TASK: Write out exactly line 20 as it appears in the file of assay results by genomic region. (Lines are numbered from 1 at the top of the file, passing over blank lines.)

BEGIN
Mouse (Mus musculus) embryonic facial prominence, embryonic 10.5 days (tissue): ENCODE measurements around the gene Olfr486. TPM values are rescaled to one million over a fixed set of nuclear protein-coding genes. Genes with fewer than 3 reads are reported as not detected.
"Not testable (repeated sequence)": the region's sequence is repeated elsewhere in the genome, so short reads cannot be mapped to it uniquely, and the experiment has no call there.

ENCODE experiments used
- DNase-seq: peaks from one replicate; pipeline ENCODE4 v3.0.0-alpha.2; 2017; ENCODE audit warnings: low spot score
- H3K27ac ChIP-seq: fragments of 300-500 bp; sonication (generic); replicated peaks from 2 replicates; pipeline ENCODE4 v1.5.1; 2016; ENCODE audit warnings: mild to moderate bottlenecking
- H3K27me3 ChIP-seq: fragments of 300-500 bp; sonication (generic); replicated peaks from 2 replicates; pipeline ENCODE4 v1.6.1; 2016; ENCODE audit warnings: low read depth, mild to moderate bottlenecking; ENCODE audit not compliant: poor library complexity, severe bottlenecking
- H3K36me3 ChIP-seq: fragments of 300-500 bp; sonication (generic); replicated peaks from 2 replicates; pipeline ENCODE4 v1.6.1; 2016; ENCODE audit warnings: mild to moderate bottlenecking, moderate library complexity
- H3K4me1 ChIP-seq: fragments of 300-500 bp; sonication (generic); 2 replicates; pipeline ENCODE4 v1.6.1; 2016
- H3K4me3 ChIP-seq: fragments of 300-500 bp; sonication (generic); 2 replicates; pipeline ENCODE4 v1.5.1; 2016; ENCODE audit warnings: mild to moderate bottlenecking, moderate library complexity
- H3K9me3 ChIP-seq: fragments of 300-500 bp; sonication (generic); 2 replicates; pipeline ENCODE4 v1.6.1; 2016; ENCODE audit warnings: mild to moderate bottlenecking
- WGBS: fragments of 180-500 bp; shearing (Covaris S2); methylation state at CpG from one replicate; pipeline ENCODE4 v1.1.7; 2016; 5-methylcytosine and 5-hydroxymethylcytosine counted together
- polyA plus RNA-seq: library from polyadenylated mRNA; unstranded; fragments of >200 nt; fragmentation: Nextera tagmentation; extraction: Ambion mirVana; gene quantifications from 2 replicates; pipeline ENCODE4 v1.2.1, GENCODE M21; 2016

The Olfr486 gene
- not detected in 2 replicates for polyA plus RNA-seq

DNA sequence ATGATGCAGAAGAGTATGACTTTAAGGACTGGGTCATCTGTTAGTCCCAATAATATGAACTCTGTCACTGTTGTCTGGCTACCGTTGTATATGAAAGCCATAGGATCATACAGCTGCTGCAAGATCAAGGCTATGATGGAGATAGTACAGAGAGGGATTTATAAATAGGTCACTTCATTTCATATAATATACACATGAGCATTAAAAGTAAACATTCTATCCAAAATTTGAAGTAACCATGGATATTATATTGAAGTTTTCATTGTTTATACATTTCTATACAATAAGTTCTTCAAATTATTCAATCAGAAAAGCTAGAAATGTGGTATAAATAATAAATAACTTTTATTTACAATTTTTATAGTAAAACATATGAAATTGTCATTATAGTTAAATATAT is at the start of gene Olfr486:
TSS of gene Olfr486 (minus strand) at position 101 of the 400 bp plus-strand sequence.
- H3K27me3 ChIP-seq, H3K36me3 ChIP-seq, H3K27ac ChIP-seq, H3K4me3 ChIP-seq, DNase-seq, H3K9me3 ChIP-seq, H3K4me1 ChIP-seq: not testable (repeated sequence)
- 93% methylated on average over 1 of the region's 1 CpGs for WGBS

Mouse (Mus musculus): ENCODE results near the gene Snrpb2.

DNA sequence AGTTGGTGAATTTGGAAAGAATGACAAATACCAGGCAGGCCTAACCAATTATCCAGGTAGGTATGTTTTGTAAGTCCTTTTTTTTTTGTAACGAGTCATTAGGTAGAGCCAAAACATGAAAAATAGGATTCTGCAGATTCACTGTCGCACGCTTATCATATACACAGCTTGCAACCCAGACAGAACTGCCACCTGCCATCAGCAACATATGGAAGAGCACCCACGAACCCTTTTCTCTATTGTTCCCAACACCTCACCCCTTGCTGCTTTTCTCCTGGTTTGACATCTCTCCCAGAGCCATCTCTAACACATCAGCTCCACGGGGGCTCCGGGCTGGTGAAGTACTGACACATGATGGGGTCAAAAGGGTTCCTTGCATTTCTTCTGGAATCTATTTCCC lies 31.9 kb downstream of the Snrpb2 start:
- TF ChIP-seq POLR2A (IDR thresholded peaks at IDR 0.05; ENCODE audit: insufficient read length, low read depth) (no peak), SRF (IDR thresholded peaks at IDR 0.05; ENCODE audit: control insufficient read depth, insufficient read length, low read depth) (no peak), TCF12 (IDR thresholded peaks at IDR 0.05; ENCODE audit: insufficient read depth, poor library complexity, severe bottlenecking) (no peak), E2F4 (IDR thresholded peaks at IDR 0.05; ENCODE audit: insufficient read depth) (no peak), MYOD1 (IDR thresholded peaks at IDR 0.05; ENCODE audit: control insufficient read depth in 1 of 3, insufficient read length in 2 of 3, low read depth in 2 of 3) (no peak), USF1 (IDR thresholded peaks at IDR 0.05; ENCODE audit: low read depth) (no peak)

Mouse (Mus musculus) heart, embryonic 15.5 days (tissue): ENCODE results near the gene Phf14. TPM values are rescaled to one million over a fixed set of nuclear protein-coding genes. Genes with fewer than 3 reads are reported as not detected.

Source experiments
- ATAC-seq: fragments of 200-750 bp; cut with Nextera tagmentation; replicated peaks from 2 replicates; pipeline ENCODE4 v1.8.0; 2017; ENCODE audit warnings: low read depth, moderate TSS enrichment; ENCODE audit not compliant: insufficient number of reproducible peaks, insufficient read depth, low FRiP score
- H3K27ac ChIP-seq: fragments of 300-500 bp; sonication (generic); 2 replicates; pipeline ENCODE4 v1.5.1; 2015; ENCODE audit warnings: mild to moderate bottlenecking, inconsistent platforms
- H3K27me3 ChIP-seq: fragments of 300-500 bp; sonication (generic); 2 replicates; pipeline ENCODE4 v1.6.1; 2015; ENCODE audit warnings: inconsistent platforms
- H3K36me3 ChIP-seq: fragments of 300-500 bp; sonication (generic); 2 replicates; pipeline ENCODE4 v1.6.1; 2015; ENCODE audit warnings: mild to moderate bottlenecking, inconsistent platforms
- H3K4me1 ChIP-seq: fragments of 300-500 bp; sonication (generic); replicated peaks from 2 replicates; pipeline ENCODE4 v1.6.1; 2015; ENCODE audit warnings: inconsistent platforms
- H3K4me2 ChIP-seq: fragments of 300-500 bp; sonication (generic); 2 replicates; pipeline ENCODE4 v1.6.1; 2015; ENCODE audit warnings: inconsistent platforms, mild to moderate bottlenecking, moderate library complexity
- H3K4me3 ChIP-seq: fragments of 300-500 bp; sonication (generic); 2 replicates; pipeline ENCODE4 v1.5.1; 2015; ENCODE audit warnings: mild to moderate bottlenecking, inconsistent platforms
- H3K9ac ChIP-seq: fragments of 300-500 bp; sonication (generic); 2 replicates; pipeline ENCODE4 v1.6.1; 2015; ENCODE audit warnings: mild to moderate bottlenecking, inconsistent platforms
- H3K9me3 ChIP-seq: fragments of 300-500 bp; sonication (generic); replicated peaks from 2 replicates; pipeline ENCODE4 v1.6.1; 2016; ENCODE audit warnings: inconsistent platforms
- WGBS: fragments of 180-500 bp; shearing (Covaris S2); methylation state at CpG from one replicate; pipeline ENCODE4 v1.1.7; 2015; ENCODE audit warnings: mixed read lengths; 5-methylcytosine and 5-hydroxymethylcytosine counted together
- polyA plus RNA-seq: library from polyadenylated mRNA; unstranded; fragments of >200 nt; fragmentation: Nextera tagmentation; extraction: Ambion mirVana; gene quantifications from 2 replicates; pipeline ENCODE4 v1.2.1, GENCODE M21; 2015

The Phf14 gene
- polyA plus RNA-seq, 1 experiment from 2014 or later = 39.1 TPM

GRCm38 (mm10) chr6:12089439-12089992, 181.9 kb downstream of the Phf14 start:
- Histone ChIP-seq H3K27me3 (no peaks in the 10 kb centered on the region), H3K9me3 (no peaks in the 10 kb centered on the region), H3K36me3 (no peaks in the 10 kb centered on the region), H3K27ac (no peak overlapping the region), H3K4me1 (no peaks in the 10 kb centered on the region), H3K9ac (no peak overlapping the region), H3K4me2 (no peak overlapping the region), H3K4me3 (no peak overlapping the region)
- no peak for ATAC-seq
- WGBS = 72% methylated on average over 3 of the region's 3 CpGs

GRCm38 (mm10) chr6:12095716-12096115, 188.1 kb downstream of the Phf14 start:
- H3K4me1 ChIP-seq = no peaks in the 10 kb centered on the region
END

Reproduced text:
DNA sequence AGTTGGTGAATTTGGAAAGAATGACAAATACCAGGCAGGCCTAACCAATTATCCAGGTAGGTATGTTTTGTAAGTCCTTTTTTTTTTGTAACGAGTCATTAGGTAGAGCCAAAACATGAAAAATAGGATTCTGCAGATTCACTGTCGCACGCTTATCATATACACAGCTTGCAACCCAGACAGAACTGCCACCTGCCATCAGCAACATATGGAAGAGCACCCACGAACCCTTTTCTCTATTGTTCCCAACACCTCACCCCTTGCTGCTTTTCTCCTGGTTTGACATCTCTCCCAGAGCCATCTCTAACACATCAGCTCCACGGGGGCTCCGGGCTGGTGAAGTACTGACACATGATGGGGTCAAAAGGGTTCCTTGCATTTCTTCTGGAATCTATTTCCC lies 31.9 kb downstream of the Snrpb2 start: